okay time for post #1
let me introduce you to NeonXSZ
NeonXSZ is a Descent-like that takes place within cyberspace. You fly around the internals of a computer, shoot viruses, help the operating system, and generally kill stuff.
But it’s also an open-world action-RPG? The computers you fly around in have zones of “tech level” which determines the quality of upgrades which drop there. To slot upgrades, you have to kill enemies with said upgrade, upon which they will drop some % of the upgrade (modified by a ridiculously inscrutable series of variables, like the kill streak you’re on, your difficulty level, the level difference, etc). Once you reach 100%, you can run to a station with a garage and slot it.
You can click on everything in your cockpit by holding down the right mouse button to pause the game and enable the cursor, which I have never seen in another cockpit game like this. It’s actually useful, too; you can control various HUD elements, look at target info, swap weapons, call for help, all from the safety of a pause screen that is a single mouse click away.
I heard someone compare this game to Diablo and it’s not wrong. You’ll spend a lot of time just flying around and picking fights with enemies you think you can kill, hopefully going on kill streaks to keep your drop rate high. Patrols of enemies and friendlies alike fly through convenient highways. Convenient because you can go to an intersection and let all enemies come to you, but also convenient because there are little “shoulder lanes” you can lure enemies into or use as cover to break away from units in the highway. Fighting in the highway also means friendlies drive by and will respond to calls for help.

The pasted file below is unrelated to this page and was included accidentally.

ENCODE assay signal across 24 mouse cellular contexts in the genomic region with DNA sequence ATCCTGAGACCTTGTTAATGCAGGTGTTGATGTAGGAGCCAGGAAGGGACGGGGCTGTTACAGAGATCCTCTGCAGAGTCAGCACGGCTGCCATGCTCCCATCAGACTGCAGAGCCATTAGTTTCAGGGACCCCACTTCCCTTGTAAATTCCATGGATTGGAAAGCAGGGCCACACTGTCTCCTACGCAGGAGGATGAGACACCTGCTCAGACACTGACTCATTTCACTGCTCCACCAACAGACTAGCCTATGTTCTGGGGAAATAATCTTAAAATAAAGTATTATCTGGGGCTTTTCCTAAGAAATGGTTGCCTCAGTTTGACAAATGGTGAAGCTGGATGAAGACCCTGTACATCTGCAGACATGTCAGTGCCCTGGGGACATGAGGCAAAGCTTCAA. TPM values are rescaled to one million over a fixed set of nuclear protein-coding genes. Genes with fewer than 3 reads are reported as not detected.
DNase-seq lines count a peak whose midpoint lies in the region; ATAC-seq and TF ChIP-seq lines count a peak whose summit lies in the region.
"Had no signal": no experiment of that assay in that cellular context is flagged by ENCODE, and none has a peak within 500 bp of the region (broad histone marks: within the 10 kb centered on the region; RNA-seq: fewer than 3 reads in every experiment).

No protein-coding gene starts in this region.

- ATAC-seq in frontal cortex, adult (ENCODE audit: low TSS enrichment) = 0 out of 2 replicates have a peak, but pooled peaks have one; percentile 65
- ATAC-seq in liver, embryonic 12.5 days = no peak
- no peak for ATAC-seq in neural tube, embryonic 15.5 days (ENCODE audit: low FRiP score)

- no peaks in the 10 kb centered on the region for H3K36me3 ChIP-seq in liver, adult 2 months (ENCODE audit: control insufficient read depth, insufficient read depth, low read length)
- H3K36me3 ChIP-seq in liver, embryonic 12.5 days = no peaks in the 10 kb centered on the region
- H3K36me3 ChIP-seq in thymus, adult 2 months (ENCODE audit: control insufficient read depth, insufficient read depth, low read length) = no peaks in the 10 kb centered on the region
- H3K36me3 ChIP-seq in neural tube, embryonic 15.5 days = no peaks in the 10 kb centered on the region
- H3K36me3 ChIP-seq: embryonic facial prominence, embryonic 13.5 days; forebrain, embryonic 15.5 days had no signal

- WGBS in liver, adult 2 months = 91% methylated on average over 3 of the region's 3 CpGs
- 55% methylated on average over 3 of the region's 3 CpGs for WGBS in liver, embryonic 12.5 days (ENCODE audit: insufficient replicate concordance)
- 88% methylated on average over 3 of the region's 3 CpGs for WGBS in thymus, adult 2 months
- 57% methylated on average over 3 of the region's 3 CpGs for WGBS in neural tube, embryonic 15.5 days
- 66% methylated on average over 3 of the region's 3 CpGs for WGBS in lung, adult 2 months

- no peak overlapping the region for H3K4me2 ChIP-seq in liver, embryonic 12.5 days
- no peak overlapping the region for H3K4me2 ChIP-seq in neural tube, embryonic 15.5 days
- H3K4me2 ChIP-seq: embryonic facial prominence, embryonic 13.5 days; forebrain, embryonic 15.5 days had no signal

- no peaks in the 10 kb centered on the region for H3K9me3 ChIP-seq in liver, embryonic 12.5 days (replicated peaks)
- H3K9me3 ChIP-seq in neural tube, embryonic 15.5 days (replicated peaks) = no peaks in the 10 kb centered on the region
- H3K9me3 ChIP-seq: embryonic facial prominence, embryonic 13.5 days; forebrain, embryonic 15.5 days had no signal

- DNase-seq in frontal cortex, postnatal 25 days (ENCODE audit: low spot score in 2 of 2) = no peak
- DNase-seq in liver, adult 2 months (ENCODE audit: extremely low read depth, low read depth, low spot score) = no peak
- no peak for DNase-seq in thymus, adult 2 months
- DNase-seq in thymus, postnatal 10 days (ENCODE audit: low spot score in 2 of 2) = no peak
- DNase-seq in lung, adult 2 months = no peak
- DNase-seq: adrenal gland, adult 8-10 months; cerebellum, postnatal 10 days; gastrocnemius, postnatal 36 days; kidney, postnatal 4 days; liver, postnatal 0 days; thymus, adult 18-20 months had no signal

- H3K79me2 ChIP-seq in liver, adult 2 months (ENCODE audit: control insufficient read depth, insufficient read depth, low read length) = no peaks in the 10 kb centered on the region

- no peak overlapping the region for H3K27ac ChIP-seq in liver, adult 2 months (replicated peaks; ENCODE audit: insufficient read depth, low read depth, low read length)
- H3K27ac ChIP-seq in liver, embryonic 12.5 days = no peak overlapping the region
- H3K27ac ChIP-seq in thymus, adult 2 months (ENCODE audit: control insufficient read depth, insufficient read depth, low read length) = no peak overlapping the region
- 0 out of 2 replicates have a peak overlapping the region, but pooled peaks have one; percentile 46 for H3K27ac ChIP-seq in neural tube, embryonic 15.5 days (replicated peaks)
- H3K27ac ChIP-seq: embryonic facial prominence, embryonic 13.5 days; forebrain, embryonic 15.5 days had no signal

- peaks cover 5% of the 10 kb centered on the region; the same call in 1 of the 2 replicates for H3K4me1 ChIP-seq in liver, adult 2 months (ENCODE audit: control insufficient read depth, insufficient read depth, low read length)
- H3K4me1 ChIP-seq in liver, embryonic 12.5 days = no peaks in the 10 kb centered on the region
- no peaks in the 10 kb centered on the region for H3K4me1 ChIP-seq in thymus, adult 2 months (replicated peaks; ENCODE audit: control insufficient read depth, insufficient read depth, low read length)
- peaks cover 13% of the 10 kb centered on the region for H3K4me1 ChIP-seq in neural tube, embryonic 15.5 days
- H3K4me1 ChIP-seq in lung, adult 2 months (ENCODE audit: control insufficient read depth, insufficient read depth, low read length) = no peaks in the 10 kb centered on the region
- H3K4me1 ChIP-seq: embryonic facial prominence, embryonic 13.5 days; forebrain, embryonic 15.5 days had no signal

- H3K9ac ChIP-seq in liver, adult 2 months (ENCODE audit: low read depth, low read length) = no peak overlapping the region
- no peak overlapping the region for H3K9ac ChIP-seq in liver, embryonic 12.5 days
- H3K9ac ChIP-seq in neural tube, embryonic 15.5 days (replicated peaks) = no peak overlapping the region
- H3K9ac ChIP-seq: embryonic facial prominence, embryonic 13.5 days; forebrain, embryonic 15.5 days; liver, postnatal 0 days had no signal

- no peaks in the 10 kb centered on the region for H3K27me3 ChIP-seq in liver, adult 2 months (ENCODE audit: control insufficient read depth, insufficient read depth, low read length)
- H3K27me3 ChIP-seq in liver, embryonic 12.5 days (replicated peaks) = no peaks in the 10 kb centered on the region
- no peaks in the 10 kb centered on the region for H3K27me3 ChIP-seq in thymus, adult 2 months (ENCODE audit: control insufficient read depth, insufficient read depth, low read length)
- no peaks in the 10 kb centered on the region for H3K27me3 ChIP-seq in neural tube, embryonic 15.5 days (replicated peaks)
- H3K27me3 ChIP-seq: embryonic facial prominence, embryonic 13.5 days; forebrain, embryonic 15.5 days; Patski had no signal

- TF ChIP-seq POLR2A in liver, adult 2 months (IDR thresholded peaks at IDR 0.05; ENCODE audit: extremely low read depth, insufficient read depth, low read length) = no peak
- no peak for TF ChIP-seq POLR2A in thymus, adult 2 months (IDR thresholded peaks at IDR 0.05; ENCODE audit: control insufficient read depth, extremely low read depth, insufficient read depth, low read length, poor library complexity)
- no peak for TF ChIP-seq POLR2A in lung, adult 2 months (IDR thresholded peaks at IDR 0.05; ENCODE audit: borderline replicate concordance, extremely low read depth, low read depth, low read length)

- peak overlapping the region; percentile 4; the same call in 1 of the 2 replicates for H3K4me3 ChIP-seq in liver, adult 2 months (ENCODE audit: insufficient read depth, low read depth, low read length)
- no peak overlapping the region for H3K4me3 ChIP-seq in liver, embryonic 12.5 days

You don’t have to help the initial friendlies; you can always flip sides and join the viruses by killing enough friendly ships. Stations don’t really care what side you’re on so you can fly into an enemy base, kill everyone, dock, change gear, and fly away. The only reason to return to friendly space is if you’re fleeing from a high-level enemy.
There’s not really a plot or anything; all of the ambition is in the systems around killing ships, modifying your own ship, and picking engagements. Once you reach certain “tech levels” (average ilvl, basically), it buffs your weapon damage and enables you to take on challenges in the center of your CPU. Completing all of them progresses you to a new, higher level CPU.
This game rules. The Descent-like combat and Elite-like facade are enough for me, but that there’s so many weird and cool touches - the right-click interaction pause, the way upgrades are visualized on your ship, that you can customize the level and ship colors, the absolute glut of tutorials and customization features - really cements it as a personal favorite.